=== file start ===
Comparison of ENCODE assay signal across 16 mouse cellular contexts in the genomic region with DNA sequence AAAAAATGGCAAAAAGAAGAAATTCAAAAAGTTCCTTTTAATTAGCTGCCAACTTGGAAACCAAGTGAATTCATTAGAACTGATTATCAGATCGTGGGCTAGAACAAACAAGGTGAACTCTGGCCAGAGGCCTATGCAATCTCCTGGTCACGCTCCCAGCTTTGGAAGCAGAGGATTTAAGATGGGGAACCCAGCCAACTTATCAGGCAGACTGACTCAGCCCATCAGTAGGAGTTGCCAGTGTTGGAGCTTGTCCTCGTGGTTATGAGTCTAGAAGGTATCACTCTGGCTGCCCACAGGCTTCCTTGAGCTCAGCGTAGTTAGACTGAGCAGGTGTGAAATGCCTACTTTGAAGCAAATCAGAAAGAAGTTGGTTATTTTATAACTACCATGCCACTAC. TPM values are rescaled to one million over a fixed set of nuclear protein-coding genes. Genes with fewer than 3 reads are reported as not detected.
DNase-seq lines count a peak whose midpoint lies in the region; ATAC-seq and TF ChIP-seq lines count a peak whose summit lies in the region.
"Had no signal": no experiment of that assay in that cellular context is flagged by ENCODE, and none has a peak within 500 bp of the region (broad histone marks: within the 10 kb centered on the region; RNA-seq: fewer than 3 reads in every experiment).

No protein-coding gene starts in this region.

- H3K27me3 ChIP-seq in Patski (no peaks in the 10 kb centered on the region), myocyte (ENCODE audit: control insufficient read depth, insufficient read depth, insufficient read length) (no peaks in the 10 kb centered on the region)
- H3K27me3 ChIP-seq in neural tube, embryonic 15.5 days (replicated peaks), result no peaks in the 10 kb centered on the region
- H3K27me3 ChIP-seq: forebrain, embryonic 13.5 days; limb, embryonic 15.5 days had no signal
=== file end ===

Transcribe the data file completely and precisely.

Comparison of ENCODE assay signal across 16 mouse cellular contexts in the genomic region with DNA sequence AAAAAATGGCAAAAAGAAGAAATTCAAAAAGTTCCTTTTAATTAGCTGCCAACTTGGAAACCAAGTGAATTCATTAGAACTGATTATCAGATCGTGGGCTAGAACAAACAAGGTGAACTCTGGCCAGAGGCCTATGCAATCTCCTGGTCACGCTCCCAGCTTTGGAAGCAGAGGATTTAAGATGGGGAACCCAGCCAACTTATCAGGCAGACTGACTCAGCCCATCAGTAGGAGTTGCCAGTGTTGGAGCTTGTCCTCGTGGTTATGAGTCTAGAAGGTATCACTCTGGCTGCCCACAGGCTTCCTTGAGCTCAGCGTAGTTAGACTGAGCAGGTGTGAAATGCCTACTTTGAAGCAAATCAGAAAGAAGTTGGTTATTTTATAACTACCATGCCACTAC. TPM values are rescaled to one million over a fixed set of nuclear protein-coding genes. Genes with fewer than 3 reads are reported as not detected.
DNase-seq lines count a peak whose midpoint lies in the region; ATAC-seq and TF ChIP-seq lines count a peak whose summit lies in the region.
"Had no signal": no experiment of that assay in that cellular context is flagged by ENCODE, and none has a peak within 500 bp of the region (broad histone marks: within the 10 kb centered on the region; RNA-seq: fewer than 3 reads in every experiment).

No protein-coding gene starts in this region.

- H3K27me3 ChIP-seq in Patski (no peaks in the 10 kb centered on the region), myocyte (ENCODE audit: control insufficient read depth, insufficient read depth, insufficient read length) (no peaks in the 10 kb centered on the region)
- H3K27me3 ChIP-seq in neural tube, embryonic 15.5 days (replicated peaks), result no peaks in the 10 kb centered on the region
- H3K27me3 ChIP-seq: forebrain, embryonic 13.5 days; limb, embryonic 15.5 days had no signal